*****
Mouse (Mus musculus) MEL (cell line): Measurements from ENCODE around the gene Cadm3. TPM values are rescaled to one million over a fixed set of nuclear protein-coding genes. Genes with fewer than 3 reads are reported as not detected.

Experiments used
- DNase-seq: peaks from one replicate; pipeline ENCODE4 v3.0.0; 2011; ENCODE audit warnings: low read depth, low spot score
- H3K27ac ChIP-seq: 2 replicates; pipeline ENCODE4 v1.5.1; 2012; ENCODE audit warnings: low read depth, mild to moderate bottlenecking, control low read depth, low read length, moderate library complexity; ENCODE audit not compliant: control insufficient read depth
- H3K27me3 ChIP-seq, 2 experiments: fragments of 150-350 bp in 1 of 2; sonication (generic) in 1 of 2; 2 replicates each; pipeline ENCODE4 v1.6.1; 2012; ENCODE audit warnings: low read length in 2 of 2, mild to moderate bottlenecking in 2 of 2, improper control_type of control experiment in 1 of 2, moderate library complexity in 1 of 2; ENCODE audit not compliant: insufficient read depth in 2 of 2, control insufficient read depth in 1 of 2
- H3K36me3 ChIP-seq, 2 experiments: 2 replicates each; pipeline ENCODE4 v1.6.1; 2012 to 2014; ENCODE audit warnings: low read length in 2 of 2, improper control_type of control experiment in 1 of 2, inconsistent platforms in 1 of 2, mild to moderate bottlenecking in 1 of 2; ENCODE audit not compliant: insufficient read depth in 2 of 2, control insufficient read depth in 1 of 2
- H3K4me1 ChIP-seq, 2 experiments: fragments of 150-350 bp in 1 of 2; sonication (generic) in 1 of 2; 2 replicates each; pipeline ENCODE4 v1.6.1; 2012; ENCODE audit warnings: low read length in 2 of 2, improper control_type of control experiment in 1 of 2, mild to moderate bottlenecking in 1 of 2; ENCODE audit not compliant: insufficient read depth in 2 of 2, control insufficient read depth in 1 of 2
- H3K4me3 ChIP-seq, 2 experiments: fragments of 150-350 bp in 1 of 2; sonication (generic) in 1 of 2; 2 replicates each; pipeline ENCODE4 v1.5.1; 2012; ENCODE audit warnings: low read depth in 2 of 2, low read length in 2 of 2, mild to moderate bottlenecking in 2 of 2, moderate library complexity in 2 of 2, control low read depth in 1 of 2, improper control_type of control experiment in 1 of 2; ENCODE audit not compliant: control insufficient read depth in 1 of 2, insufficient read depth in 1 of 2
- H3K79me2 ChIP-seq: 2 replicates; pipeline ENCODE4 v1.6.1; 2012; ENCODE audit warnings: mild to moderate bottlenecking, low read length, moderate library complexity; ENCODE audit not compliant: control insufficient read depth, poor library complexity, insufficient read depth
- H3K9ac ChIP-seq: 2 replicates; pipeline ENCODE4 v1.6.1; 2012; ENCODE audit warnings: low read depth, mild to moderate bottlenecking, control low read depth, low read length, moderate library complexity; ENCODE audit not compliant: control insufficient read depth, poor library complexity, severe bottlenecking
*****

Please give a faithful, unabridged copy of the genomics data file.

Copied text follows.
Mouse (Mus musculus) MEL (cell line): Measurements from ENCODE around the gene Cadm3. TPM values are rescaled to one million over a fixed set of nuclear protein-coding genes. Genes with fewer than 3 reads are reported as not detected.

Experiments used
- DNase-seq: peaks from one replicate; pipeline ENCODE4 v3.0.0; 2011; ENCODE audit warnings: low read depth, low spot score
- H3K27ac ChIP-seq: 2 replicates; pipeline ENCODE4 v1.5.1; 2012; ENCODE audit warnings: low read depth, mild to moderate bottlenecking, control low read depth, low read length, moderate library complexity; ENCODE audit not compliant: control insufficient read depth
- H3K27me3 ChIP-seq, 2 experiments: fragments of 150-350 bp in 1 of 2; sonication (generic) in 1 of 2; 2 replicates each; pipeline ENCODE4 v1.6.1; 2012; ENCODE audit warnings: low read length in 2 of 2, mild to moderate bottlenecking in 2 of 2, improper control_type of control experiment in 1 of 2, moderate library complexity in 1 of 2; ENCODE audit not compliant: insufficient read depth in 2 of 2, control insufficient read depth in 1 of 2
- H3K36me3 ChIP-seq, 2 experiments: 2 replicates each; pipeline ENCODE4 v1.6.1; 2012 to 2014; ENCODE audit warnings: low read length in 2 of 2, improper control_type of control experiment in 1 of 2, inconsistent platforms in 1 of 2, mild to moderate bottlenecking in 1 of 2; ENCODE audit not compliant: insufficient read depth in 2 of 2, control insufficient read depth in 1 of 2
- H3K4me1 ChIP-seq, 2 experiments: fragments of 150-350 bp in 1 of 2; sonication (generic) in 1 of 2; 2 replicates each; pipeline ENCODE4 v1.6.1; 2012; ENCODE audit warnings: low read length in 2 of 2, improper control_type of control experiment in 1 of 2, mild to moderate bottlenecking in 1 of 2; ENCODE audit not compliant: insufficient read depth in 2 of 2, control insufficient read depth in 1 of 2
- H3K4me3 ChIP-seq, 2 experiments: fragments of 150-350 bp in 1 of 2; sonication (generic) in 1 of 2; 2 replicates each; pipeline ENCODE4 v1.5.1; 2012; ENCODE audit warnings: low read depth in 2 of 2, low read length in 2 of 2, mild to moderate bottlenecking in 2 of 2, moderate library complexity in 2 of 2, control low read depth in 1 of 2, improper control_type of control experiment in 1 of 2; ENCODE audit not compliant: control insufficient read depth in 1 of 2, insufficient read depth in 1 of 2
- H3K79me2 ChIP-seq: 2 replicates; pipeline ENCODE4 v1.6.1; 2012; ENCODE audit warnings: mild to moderate bottlenecking, low read length, moderate library complexity; ENCODE audit not compliant: control insufficient read depth, poor library complexity, insufficient read depth
- H3K9ac ChIP-seq: 2 replicates; pipeline ENCODE4 v1.6.1; 2012; ENCODE audit warnings: low read depth, mild to moderate bottlenecking, control low read depth, low read length, moderate library complexity; ENCODE audit not compliant: control insufficient read depth, poor library complexity, severe bottlenecking